Electrical signals generated in the cell membrane of nerve and muscle send messages to the cell interior via the opening of voltage-gated Ca2+ channels. The resulting Ca2+ influx forms a signal that can activate or inhibit numerous pathways including gene transcription, protein phosphorylation, and vesicle fusion. Where, when, and how much Ca2+ fluctuates in a cell can determine which pathways are activated. However, large increases in Ca2+ can cause cell death. Therefore, cells utilize multiple mechanisms to regulate Ca2+ influx through voltage-gated Ca2+ channels. Our lab studies these mechanisms and their roles in the heart, brain, retina and inner ear:
Neuronal and cardiac Ca2+ channels
In the pacemaking cells of the heart, Cav1.3 Ca2+ channels are required for normal cardiac rhythm. In the adult brain, Cav1.3 regulates repetitive firing of dopamine neurons and Ca2+ signals that increase vulnerability of these neurons to degeneration in Parkinson’s disease. Thus, factors that regulate Cav1.3 may control the balance between normal and diseased states of the cardiovascular and nervous systems. We have found that that PDZ- domain containing proteins, such as erbin (Calin-Jageman et al.) and densin (Jenkins et al.), are versatile modulators of Cav1.3. We are studying the molecular mechanisms underlying PDZ-protein regulation of Cav1.3 and their roles in regulating spontaneous action potentials in cardiac myocytes and neurons.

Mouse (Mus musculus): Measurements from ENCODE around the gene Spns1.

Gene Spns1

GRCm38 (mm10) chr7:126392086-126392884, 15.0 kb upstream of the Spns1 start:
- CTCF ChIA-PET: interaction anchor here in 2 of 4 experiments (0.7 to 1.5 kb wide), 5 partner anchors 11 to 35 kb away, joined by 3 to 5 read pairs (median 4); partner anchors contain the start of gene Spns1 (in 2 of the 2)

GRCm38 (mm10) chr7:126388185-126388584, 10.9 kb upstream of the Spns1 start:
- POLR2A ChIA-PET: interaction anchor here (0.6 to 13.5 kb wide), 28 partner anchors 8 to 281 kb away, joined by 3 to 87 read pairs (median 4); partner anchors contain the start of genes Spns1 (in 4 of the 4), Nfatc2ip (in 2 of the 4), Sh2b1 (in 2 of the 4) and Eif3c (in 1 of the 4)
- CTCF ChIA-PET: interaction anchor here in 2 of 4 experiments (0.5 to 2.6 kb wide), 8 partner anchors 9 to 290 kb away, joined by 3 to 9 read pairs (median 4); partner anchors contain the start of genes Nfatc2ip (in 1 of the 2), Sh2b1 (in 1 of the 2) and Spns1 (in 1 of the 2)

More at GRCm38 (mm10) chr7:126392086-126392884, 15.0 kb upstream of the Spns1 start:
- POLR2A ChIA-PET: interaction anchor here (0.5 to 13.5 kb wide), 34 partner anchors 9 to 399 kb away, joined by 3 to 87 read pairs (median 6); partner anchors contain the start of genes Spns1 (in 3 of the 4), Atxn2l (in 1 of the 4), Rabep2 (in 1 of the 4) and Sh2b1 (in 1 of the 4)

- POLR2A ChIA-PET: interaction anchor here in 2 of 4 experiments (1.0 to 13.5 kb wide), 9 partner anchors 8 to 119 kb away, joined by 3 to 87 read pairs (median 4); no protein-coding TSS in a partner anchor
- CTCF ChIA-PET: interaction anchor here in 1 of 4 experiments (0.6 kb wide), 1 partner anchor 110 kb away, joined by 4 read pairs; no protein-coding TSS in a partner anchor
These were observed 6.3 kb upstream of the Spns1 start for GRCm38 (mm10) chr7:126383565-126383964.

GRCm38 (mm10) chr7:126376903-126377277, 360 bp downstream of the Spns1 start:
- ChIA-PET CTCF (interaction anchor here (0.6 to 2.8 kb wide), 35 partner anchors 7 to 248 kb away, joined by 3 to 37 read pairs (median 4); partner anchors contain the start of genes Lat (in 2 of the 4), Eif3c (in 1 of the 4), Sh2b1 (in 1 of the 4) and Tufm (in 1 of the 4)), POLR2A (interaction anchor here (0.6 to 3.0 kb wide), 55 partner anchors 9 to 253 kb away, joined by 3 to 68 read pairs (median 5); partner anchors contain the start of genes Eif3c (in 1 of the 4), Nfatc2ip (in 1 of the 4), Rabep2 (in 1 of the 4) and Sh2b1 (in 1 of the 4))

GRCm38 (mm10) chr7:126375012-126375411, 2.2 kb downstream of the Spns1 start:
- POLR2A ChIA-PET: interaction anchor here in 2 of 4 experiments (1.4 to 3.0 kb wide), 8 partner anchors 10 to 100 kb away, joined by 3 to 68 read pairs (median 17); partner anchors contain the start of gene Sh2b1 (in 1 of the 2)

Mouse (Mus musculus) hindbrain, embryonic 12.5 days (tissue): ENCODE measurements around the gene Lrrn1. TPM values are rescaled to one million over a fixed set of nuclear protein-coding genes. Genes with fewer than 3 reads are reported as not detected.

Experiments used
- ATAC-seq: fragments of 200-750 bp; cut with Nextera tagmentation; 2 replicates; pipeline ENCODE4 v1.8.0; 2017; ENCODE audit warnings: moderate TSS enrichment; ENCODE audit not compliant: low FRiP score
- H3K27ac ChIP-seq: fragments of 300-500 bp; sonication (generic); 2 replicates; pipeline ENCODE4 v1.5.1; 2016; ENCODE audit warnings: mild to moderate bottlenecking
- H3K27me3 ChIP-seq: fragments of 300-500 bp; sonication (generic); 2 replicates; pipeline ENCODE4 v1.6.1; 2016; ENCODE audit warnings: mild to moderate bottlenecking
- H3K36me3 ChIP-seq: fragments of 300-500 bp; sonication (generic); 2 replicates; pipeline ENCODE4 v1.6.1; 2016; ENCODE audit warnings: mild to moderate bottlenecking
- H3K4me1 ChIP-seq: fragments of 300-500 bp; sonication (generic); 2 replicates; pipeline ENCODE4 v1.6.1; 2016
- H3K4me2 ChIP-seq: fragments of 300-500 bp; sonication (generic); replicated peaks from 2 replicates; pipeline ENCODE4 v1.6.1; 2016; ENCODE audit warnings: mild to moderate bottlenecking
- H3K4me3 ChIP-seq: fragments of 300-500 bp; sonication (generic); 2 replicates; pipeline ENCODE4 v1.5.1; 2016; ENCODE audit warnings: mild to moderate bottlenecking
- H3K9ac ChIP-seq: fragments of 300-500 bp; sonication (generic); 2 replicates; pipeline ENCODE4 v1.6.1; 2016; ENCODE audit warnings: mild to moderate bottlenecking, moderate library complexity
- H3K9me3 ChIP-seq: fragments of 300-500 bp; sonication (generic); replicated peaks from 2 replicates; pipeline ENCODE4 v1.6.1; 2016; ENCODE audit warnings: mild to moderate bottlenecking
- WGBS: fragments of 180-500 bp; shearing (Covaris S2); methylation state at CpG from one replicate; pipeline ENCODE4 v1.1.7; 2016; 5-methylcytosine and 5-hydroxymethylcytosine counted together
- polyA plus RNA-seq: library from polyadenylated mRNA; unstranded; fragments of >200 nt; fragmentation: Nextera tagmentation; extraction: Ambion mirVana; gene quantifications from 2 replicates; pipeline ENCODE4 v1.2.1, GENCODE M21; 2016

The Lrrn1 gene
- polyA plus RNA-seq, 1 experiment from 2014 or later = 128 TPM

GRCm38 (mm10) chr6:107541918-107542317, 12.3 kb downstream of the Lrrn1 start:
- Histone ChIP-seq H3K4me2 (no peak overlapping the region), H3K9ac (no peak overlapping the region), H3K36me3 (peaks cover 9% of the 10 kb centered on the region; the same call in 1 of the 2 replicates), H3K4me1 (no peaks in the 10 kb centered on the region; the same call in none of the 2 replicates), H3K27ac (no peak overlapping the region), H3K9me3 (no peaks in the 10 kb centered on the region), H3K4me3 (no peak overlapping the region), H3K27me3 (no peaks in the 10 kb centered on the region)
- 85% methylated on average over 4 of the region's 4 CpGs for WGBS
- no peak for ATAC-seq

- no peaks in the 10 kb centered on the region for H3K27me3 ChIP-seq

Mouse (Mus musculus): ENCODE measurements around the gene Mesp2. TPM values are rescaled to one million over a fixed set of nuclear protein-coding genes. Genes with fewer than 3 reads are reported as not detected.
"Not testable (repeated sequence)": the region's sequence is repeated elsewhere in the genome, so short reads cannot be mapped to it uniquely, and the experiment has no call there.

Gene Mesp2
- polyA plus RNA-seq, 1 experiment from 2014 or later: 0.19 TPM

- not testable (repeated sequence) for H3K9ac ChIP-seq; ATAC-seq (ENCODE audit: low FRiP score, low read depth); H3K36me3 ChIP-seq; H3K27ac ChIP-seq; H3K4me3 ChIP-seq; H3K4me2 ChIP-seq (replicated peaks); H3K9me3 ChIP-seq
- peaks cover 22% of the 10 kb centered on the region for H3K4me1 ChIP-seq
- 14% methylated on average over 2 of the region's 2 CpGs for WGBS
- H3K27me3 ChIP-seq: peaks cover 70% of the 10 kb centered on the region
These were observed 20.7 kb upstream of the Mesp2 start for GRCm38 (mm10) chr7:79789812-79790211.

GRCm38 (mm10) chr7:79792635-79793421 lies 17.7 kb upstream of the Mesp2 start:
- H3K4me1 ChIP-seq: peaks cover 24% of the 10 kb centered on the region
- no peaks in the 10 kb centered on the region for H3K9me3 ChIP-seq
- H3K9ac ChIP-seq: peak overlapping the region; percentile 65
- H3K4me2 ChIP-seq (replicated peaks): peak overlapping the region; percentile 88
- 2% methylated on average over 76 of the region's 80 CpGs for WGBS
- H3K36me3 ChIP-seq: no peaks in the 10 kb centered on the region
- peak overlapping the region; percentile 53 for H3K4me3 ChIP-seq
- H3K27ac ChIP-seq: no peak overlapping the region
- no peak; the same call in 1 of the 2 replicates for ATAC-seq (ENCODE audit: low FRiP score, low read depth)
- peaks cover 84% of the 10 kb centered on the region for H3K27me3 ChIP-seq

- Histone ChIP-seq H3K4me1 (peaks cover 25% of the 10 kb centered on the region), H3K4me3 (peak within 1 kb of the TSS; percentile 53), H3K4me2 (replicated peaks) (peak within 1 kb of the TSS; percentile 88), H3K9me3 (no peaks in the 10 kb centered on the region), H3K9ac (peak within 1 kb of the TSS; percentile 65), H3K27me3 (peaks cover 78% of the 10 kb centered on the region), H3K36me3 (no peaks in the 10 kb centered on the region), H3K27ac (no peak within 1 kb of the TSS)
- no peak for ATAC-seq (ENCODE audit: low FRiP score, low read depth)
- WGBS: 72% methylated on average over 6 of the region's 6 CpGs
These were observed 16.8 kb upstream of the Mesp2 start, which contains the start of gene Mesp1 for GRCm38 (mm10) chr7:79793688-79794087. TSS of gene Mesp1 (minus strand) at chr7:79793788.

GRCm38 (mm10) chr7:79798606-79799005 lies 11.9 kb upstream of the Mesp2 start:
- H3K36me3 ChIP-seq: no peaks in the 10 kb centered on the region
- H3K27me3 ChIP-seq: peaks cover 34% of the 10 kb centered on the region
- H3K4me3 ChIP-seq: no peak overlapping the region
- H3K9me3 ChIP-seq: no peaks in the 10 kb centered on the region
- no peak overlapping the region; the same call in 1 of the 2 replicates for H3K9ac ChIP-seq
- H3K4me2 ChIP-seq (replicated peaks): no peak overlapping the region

Auditory Ca2+ channels
Hearing starts with the transmission of sound by inner hair cells (IHCs). In these cells, Cav1.3 Ca2+ channels mediate Ca2+ action potentials before the onset of hearing and Ca2+ signals that trigger exocytosis of neurotransmitter from IHCs onto auditory nerve afferents. These functions of Cav1.3 are crucial for the development and maintenance of hearing: mice lacking Cav1.3 are congenitally deaf, as are mice with upregulated Cav1.3 channels due to thyroid hormone deficiency. Thus, factors that regulate these channels can profoundly impact this first synapse in the auditory pathway. This project screens for novel modulators of Cav1.3 (Cui et al.), which may fundamentally influence the function and localization of these channels in IHCs.
Photoreceptor Ca2+ channels
In the retina, Cav1.4 Ca2+ channels are required for the tonic release of glutamate from photoreceptor nerve terminals which initiates transmission at the first synapse in the visual pathway. We are identifying mechanisms required for the normal trafficking, localization, and function of Cav1.4 in photoreceptors (make link to Haeseleer et al. PDF, Lee at al. PDF). We are also testing if human mutations in the pore-forming Cav1.4 α1 subunit and a regulatory protein (CaBP4), which cause congenital stationary night blindness 2 (CSNB2), prevent normal trafficking/function of Cav1.4 in photoreceptors.